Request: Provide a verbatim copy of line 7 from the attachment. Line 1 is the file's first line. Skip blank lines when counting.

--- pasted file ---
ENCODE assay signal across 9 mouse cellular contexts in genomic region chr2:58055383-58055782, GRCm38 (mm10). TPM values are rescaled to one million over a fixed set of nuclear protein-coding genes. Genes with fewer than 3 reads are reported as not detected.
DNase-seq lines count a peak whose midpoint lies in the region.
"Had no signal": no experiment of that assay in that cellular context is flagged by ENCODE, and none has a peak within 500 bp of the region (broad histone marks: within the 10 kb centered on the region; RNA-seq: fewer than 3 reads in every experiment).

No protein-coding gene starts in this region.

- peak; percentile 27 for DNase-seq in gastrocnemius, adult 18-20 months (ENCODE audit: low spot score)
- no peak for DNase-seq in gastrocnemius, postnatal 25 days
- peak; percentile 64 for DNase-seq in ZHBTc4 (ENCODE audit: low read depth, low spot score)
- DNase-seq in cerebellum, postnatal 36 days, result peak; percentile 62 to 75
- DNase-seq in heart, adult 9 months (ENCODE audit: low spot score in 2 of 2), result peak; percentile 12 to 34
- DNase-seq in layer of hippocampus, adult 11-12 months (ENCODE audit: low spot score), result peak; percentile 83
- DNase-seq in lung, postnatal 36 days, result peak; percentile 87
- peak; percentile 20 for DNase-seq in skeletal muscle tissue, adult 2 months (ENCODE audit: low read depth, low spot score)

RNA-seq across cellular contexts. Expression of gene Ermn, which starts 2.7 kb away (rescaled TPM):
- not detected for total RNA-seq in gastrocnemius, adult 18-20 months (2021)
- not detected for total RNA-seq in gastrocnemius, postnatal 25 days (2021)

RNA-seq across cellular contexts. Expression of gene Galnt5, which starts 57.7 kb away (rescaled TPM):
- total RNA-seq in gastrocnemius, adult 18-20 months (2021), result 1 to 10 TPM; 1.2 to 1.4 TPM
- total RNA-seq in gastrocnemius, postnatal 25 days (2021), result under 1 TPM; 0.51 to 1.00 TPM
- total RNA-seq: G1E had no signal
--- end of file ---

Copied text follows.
- peak; percentile 64 for DNase-seq in ZHBTc4 (ENCODE audit: low read depth, low spot score)